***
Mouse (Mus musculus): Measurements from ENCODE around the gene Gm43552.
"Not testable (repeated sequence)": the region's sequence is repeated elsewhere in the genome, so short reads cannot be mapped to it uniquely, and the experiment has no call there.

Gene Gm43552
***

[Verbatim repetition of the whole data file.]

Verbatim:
Mouse (Mus musculus): Measurements from ENCODE around the gene Gm43552.
"Not testable (repeated sequence)": the region's sequence is repeated elsewhere in the genome, so short reads cannot be mapped to it uniquely, and the experiment has no call there.

Gene Gm43552